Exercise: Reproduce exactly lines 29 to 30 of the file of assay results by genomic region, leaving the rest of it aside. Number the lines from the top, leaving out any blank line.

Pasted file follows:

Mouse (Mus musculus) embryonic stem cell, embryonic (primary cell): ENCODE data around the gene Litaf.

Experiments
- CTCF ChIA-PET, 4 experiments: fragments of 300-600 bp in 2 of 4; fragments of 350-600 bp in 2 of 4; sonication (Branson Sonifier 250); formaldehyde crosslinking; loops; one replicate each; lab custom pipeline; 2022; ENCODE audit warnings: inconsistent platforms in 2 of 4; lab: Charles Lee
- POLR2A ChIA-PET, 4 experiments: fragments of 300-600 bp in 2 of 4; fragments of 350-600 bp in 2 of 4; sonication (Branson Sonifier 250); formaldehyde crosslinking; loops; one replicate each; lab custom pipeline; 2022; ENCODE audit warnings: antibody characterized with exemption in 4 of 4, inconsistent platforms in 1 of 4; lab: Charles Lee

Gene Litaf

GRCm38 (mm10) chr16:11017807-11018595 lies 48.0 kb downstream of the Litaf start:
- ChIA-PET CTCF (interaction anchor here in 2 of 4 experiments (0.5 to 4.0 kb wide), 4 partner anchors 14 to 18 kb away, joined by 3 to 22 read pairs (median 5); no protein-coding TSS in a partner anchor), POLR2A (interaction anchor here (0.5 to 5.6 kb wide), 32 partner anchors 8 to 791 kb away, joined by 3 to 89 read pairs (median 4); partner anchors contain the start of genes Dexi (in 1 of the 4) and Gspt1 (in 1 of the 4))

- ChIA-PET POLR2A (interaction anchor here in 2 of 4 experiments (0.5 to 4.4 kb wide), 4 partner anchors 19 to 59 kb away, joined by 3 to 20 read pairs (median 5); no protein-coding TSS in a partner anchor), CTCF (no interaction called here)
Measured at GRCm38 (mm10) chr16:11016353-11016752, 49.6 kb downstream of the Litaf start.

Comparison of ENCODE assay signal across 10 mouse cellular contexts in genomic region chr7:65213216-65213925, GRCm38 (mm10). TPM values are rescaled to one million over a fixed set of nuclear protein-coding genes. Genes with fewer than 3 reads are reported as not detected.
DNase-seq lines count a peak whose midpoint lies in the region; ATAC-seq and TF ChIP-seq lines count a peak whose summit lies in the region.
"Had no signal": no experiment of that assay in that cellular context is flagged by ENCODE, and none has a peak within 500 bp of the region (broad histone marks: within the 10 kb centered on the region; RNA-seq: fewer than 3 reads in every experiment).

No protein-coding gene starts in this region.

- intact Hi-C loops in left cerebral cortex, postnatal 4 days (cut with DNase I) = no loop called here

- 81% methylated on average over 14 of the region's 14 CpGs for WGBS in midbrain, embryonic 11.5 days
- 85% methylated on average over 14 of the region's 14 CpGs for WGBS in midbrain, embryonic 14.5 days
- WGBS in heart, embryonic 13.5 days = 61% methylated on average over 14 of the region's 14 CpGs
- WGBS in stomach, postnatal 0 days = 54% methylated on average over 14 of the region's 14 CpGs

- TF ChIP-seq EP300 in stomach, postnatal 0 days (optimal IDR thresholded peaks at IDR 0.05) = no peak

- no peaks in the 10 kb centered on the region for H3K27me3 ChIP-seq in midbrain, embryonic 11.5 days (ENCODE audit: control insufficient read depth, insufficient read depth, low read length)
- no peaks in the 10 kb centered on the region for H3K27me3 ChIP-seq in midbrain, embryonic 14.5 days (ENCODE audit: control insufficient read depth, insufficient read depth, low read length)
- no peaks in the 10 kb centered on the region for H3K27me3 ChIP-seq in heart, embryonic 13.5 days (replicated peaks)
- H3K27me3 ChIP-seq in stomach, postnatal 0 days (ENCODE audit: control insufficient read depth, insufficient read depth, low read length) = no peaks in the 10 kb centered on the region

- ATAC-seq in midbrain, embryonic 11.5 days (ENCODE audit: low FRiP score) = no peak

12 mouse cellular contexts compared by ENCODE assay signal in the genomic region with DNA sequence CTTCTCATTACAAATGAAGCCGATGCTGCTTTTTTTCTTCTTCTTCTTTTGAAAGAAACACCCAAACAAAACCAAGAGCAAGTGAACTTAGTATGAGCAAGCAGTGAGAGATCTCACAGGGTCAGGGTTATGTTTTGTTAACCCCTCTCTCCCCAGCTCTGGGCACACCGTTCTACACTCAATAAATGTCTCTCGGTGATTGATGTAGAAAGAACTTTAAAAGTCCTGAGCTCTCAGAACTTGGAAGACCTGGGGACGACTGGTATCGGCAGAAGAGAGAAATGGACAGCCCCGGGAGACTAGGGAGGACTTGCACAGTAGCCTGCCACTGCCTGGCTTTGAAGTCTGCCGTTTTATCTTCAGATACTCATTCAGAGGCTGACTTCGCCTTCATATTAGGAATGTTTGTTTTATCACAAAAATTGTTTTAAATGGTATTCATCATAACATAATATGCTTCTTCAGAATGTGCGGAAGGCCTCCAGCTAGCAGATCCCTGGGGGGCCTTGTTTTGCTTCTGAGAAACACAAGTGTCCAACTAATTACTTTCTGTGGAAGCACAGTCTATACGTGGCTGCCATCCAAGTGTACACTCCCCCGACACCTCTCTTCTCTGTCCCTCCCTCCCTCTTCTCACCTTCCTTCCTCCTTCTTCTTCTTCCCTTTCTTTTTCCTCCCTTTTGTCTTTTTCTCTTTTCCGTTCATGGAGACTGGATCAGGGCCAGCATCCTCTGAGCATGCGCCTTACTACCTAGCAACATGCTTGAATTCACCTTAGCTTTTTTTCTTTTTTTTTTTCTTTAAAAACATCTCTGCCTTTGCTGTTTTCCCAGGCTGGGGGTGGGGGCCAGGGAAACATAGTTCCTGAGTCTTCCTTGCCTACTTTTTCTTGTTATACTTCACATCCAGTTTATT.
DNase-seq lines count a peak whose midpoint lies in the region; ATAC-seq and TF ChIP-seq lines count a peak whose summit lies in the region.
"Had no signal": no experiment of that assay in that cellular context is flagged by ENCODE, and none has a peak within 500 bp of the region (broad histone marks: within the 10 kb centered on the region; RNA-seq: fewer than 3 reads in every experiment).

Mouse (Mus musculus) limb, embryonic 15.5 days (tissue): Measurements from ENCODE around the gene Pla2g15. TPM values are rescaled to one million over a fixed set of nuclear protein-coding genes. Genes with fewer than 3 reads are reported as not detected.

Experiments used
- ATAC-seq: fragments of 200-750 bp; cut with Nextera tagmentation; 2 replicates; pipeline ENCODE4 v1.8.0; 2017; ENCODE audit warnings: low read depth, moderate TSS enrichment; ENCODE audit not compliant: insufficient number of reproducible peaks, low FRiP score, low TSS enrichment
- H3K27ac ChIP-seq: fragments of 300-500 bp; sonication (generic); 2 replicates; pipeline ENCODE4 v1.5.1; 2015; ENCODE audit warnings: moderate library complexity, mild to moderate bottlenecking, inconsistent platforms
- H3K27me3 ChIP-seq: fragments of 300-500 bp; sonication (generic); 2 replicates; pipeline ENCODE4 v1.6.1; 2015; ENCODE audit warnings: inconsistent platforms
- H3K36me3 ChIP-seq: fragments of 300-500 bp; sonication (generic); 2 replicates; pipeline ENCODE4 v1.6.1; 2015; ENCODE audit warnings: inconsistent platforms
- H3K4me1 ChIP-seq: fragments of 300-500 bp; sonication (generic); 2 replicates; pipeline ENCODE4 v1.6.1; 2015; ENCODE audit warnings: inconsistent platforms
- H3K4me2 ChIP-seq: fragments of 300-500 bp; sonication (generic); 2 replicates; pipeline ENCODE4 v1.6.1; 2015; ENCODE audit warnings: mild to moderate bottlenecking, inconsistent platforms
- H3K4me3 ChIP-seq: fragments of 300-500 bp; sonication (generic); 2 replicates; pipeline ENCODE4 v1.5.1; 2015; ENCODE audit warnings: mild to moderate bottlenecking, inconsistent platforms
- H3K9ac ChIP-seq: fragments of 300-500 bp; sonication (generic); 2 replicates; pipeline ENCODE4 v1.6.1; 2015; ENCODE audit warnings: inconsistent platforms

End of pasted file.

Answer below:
Experiments used
- ATAC-seq: fragments of 200-750 bp; cut with Nextera tagmentation; 2 replicates; pipeline ENCODE4 v1.8.0; 2017; ENCODE audit warnings: low read depth, moderate TSS enrichment; ENCODE audit not compliant: insufficient number of reproducible peaks, low FRiP score, low TSS enrichment